Independent monitor candidate Robert Booth II works as Assistant Deputy Attorney General for Criminal Justice and the Director of Medicaid Fraud Control Unit for the Colorado Attorney General's office. "Make sure everyone is in the room when you have those conversations," he said. "We have concerns from unhoused individuals."

Booth said he would like to see a "bottom-up facilitation of conversations" and people engaging one another in face-to-face discussions about equity.

Candidates define equity

Fabian Ortega of Servicios de la Raza asked the candidates to define equity. Booth said equity in public safety is critical. Police must have the ability to interact with people positively across the spectrum, he said.

"Everybody in the City and County of Denver should be on equal footing," Booth said. "Nobody should have fear or worry" based on race, economic status, or gender, he added.

Walton-Macaulay said you couldn't have equity without humility. She said that people need to admit that they are uncomfortable around certain groups and allow themselves to be vulnerable. That's how we become open to learning about new cultures, she explained.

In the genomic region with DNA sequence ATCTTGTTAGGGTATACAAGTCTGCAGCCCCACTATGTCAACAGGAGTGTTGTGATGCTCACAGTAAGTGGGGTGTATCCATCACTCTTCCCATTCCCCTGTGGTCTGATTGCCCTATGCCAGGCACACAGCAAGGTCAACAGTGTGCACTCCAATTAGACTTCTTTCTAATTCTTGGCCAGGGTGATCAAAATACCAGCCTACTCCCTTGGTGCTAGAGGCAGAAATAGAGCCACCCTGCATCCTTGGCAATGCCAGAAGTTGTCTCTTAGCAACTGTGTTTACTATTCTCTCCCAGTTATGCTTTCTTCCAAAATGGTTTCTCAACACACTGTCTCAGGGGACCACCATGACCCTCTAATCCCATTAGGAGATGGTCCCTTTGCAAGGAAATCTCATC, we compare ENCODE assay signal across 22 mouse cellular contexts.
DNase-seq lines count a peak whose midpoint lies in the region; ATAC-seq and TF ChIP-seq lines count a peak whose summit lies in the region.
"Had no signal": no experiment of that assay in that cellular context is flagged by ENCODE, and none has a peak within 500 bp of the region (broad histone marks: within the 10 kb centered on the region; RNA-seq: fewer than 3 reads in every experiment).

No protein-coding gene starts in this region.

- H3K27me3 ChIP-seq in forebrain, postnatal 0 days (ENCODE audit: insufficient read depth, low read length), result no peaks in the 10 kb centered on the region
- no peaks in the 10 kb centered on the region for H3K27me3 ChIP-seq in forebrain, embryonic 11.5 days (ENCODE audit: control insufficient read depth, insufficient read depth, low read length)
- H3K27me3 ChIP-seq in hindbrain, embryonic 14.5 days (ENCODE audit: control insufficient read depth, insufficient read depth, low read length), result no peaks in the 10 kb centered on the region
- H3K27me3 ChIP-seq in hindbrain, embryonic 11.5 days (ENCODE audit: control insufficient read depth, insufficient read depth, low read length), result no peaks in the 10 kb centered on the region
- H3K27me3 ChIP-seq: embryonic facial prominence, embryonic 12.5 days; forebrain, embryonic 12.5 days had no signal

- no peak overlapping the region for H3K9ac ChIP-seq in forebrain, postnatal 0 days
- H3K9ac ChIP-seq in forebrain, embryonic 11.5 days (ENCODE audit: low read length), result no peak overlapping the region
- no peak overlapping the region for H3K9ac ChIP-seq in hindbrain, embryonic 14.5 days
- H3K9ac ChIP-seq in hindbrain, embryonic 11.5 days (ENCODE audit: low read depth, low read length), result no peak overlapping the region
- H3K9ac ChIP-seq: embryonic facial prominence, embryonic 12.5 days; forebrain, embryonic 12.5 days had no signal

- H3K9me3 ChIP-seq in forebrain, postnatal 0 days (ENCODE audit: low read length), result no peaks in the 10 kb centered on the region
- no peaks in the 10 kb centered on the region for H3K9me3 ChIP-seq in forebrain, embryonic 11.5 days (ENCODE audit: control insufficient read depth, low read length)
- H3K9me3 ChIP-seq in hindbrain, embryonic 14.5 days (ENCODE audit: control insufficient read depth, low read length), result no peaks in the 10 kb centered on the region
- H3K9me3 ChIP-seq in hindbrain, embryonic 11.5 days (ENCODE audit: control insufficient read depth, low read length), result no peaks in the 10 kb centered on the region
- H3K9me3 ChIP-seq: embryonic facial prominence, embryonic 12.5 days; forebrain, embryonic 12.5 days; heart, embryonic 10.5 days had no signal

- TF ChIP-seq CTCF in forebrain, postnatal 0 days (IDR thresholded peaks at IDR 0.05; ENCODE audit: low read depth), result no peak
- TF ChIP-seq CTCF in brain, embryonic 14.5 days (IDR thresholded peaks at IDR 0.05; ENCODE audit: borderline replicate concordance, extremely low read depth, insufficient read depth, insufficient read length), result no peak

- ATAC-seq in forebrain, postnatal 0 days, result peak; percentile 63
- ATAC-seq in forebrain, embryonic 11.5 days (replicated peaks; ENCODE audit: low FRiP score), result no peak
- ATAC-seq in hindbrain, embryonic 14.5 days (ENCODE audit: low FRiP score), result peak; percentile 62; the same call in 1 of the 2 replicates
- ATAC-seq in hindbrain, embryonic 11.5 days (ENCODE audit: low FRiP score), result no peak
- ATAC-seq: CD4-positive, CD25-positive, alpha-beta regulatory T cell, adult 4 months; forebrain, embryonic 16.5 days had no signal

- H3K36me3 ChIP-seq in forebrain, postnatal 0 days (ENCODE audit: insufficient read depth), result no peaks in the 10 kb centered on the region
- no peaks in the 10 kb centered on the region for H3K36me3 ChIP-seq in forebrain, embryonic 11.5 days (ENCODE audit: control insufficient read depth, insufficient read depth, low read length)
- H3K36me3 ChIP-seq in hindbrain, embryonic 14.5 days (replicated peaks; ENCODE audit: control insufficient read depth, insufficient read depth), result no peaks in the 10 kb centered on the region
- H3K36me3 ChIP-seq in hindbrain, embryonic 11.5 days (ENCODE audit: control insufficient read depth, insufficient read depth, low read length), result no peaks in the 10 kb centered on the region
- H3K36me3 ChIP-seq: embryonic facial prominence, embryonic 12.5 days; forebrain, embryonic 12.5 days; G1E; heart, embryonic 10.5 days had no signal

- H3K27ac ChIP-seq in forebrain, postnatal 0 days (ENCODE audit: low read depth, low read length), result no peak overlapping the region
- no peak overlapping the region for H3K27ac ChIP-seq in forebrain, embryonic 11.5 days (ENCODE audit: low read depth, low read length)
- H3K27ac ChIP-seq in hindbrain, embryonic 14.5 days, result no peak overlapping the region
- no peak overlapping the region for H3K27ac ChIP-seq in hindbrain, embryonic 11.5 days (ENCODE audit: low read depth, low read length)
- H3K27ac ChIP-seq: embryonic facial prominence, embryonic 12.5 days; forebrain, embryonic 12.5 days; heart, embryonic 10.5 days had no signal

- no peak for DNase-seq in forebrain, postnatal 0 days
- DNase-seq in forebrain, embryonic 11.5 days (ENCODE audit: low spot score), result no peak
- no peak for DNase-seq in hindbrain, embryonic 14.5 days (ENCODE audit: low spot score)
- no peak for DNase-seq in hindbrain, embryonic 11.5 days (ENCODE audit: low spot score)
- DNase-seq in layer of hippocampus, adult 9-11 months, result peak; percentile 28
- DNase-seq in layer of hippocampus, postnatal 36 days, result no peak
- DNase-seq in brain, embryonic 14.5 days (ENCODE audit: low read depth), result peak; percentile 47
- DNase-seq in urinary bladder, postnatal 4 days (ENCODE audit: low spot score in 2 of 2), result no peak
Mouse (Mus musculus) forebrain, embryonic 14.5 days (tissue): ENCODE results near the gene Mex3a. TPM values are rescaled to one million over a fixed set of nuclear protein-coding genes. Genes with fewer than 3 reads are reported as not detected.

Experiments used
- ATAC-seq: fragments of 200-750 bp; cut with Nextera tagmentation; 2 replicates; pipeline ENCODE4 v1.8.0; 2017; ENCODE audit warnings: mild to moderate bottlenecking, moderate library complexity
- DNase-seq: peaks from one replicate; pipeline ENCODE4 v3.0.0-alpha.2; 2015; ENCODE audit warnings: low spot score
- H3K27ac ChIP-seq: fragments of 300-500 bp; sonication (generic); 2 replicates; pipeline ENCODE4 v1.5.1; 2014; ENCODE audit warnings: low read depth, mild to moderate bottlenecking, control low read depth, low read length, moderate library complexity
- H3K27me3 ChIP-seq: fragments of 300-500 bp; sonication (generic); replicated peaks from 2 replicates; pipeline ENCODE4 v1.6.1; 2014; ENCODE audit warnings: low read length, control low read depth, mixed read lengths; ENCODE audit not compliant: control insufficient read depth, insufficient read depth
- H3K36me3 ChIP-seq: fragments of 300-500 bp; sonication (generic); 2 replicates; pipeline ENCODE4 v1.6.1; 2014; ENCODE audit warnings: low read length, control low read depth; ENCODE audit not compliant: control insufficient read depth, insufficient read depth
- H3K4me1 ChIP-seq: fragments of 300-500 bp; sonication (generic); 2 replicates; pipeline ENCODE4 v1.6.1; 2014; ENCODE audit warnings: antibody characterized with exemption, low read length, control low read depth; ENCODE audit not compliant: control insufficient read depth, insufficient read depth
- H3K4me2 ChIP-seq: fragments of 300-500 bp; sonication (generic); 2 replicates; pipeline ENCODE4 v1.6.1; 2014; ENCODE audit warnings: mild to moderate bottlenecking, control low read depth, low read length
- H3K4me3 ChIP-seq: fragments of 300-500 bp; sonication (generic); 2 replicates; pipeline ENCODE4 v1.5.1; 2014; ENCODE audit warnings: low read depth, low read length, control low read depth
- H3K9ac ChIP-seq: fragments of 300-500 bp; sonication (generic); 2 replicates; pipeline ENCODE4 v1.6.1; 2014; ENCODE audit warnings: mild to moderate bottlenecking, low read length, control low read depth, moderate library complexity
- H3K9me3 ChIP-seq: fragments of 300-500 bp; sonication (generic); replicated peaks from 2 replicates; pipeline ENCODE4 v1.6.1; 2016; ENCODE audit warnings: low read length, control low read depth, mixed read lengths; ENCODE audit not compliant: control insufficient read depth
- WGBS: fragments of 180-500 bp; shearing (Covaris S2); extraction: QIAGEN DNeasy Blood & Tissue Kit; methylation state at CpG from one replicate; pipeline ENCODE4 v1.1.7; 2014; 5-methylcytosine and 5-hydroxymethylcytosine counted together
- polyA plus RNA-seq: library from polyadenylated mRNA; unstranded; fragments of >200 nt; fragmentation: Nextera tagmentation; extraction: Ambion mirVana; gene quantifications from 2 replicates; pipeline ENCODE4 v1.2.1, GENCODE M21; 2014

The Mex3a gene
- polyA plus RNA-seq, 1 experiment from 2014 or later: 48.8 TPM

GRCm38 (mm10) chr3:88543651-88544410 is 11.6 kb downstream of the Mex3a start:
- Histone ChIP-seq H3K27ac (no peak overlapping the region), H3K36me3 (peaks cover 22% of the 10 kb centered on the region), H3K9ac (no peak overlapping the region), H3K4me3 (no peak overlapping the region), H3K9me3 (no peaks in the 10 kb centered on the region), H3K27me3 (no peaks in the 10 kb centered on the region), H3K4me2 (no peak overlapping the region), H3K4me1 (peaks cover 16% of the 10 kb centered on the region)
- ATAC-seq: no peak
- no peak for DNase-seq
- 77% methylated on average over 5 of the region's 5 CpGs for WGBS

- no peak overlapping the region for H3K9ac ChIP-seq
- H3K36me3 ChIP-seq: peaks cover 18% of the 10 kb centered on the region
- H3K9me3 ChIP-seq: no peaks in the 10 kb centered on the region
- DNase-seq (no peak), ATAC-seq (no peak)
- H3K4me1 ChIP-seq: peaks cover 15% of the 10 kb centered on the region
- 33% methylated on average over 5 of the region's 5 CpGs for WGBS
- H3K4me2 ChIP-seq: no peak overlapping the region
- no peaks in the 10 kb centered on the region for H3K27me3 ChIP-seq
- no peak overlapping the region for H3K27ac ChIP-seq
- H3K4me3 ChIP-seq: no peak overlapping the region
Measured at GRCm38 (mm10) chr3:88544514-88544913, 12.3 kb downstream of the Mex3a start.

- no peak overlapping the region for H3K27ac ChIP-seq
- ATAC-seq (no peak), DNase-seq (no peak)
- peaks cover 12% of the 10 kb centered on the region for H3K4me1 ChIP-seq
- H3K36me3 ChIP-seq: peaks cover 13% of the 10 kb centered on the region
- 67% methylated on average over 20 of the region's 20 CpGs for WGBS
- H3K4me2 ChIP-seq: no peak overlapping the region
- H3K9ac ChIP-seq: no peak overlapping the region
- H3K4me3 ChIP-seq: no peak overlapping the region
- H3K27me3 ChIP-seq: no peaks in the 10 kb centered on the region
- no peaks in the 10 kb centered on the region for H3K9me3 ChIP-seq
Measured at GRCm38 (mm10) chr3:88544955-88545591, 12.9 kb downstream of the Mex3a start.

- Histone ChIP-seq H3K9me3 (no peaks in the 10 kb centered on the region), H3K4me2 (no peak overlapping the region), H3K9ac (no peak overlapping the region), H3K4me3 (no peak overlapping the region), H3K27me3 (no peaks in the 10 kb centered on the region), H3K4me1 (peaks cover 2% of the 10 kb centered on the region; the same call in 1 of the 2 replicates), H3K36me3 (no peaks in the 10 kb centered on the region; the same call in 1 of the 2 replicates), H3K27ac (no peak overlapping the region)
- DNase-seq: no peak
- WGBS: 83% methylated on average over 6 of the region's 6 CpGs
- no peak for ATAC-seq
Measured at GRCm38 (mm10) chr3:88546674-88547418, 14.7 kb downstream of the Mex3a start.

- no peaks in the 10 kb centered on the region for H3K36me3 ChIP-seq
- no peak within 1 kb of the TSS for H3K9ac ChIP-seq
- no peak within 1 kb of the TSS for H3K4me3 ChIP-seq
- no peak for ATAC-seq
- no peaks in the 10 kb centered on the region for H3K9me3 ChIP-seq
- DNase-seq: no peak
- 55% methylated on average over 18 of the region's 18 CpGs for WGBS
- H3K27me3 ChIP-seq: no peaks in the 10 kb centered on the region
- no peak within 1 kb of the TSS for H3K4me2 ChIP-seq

Lipari said equity must focus on outcomes. He added that there should not be any group in the city with more deaths from officer encounters than another group.

Police officers need to understand the history of segregation. "It's a huge conversation that we're just beginning to have in Boulder."

Homeless unfairly targeted?

A virtual audience member asked how the monitor plans to investigate reports of police targeting people experiencing homelessness. He asked about a new civilian enforcement team empowered by the city to give tickets for 20 different violations. Advocates for people experiencing homelessness say most of the violations apply to the unhoused.

Walton-Macaulay said she wants to offer Denver the professional courtesy of not assuming the program was intentionally built to badger the homeless "in this day and age." But if it was, it needs to be addressed at once, she said. "This is a policy review waiting to happen."

Walton-Macaulay added while resources in police departments shift from guns and tasers to mental health professionals, "It's important to understand some things need to change, and here's why."

Booth said if police and the new civilian team are unfairly targeting people experiencing homelessness, the city must "find out what's going on and find out what the public has to say about it."